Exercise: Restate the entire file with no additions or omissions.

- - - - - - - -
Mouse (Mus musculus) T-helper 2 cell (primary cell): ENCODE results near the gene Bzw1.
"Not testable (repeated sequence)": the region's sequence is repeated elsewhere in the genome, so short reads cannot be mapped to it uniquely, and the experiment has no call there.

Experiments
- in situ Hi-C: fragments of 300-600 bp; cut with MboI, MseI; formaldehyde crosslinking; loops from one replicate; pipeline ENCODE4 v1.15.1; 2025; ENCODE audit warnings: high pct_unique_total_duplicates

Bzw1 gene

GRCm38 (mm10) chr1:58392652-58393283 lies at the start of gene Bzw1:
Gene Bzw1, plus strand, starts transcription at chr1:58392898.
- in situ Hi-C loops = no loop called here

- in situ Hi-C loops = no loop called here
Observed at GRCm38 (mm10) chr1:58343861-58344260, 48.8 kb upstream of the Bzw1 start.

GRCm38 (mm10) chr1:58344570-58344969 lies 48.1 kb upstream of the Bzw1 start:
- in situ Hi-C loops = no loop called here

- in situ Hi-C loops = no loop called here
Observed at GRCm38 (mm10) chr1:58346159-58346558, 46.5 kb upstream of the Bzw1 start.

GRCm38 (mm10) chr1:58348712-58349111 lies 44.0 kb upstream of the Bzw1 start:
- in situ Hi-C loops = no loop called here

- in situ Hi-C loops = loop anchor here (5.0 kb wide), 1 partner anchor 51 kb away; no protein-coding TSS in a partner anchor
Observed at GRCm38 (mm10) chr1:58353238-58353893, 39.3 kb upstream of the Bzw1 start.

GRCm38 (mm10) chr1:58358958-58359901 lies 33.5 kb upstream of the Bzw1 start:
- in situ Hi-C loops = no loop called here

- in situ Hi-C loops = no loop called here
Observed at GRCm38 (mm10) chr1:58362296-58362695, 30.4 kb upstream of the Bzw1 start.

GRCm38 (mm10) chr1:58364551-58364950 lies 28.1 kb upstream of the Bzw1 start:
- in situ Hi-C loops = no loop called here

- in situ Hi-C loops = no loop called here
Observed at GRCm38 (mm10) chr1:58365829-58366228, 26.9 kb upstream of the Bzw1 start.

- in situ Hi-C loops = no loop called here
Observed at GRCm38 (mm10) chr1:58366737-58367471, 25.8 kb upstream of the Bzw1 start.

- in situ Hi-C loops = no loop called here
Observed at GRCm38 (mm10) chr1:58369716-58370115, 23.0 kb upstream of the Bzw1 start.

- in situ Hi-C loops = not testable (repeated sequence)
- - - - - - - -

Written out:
Mouse (Mus musculus) T-helper 2 cell (primary cell): ENCODE results near the gene Bzw1.
"Not testable (repeated sequence)": the region's sequence is repeated elsewhere in the genome, so short reads cannot be mapped to it uniquely, and the experiment has no call there.

Experiments
- in situ Hi-C: fragments of 300-600 bp; cut with MboI, MseI; formaldehyde crosslinking; loops from one replicate; pipeline ENCODE4 v1.15.1; 2025; ENCODE audit warnings: high pct_unique_total_duplicates

Bzw1 gene

GRCm38 (mm10) chr1:58392652-58393283 lies at the start of gene Bzw1:
Gene Bzw1, plus strand, starts transcription at chr1:58392898.
- in situ Hi-C loops = no loop called here

- in situ Hi-C loops = no loop called here
Observed at GRCm38 (mm10) chr1:58343861-58344260, 48.8 kb upstream of the Bzw1 start.

GRCm38 (mm10) chr1:58344570-58344969 lies 48.1 kb upstream of the Bzw1 start:
- in situ Hi-C loops = no loop called here

- in situ Hi-C loops = no loop called here
Observed at GRCm38 (mm10) chr1:58346159-58346558, 46.5 kb upstream of the Bzw1 start.

GRCm38 (mm10) chr1:58348712-58349111 lies 44.0 kb upstream of the Bzw1 start:
- in situ Hi-C loops = no loop called here

- in situ Hi-C loops = loop anchor here (5.0 kb wide), 1 partner anchor 51 kb away; no protein-coding TSS in a partner anchor
Observed at GRCm38 (mm10) chr1:58353238-58353893, 39.3 kb upstream of the Bzw1 start.

GRCm38 (mm10) chr1:58358958-58359901 lies 33.5 kb upstream of the Bzw1 start:
- in situ Hi-C loops = no loop called here

- in situ Hi-C loops = no loop called here
Observed at GRCm38 (mm10) chr1:58362296-58362695, 30.4 kb upstream of the Bzw1 start.

GRCm38 (mm10) chr1:58364551-58364950 lies 28.1 kb upstream of the Bzw1 start:
- in situ Hi-C loops = no loop called here

- in situ Hi-C loops = no loop called here
Observed at GRCm38 (mm10) chr1:58365829-58366228, 26.9 kb upstream of the Bzw1 start.

- in situ Hi-C loops = no loop called here
Observed at GRCm38 (mm10) chr1:58366737-58367471, 25.8 kb upstream of the Bzw1 start.

- in situ Hi-C loops = no loop called here
Observed at GRCm38 (mm10) chr1:58369716-58370115, 23.0 kb upstream of the Bzw1 start.

- in situ Hi-C loops = not testable (repeated sequence)